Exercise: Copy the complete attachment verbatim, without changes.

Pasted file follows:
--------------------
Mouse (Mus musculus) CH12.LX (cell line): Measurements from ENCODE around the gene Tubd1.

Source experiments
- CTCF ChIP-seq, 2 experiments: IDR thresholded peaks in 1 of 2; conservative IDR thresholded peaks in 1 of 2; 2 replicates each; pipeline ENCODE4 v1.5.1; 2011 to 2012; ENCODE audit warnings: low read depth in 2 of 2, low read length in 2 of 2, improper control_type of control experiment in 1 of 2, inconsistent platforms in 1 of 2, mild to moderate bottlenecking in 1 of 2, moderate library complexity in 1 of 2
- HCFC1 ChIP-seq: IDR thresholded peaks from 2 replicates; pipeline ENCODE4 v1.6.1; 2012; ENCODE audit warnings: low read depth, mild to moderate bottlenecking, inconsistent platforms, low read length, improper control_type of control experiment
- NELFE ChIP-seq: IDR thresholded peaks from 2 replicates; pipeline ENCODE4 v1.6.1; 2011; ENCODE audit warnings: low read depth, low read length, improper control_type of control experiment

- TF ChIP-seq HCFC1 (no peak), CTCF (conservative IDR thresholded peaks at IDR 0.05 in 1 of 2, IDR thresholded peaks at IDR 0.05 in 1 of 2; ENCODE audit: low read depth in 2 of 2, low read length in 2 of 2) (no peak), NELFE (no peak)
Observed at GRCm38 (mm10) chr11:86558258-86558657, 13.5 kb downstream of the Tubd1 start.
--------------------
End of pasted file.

Mouse (Mus musculus) CH12.LX (cell line): Measurements from ENCODE around the gene Tubd1.

Source experiments
- CTCF ChIP-seq, 2 experiments: IDR thresholded peaks in 1 of 2; conservative IDR thresholded peaks in 1 of 2; 2 replicates each; pipeline ENCODE4 v1.5.1; 2011 to 2012; ENCODE audit warnings: low read depth in 2 of 2, low read length in 2 of 2, improper control_type of control experiment in 1 of 2, inconsistent platforms in 1 of 2, mild to moderate bottlenecking in 1 of 2, moderate library complexity in 1 of 2
- HCFC1 ChIP-seq: IDR thresholded peaks from 2 replicates; pipeline ENCODE4 v1.6.1; 2012; ENCODE audit warnings: low read depth, mild to moderate bottlenecking, inconsistent platforms, low read length, improper control_type of control experiment
- NELFE ChIP-seq: IDR thresholded peaks from 2 replicates; pipeline ENCODE4 v1.6.1; 2011; ENCODE audit warnings: low read depth, low read length, improper control_type of control experiment

- TF ChIP-seq HCFC1 (no peak), CTCF (conservative IDR thresholded peaks at IDR 0.05 in 1 of 2, IDR thresholded peaks at IDR 0.05 in 1 of 2; ENCODE audit: low read depth in 2 of 2, low read length in 2 of 2) (no peak), NELFE (no peak)
Observed at GRCm38 (mm10) chr11:86558258-86558657, 13.5 kb downstream of the Tubd1 start.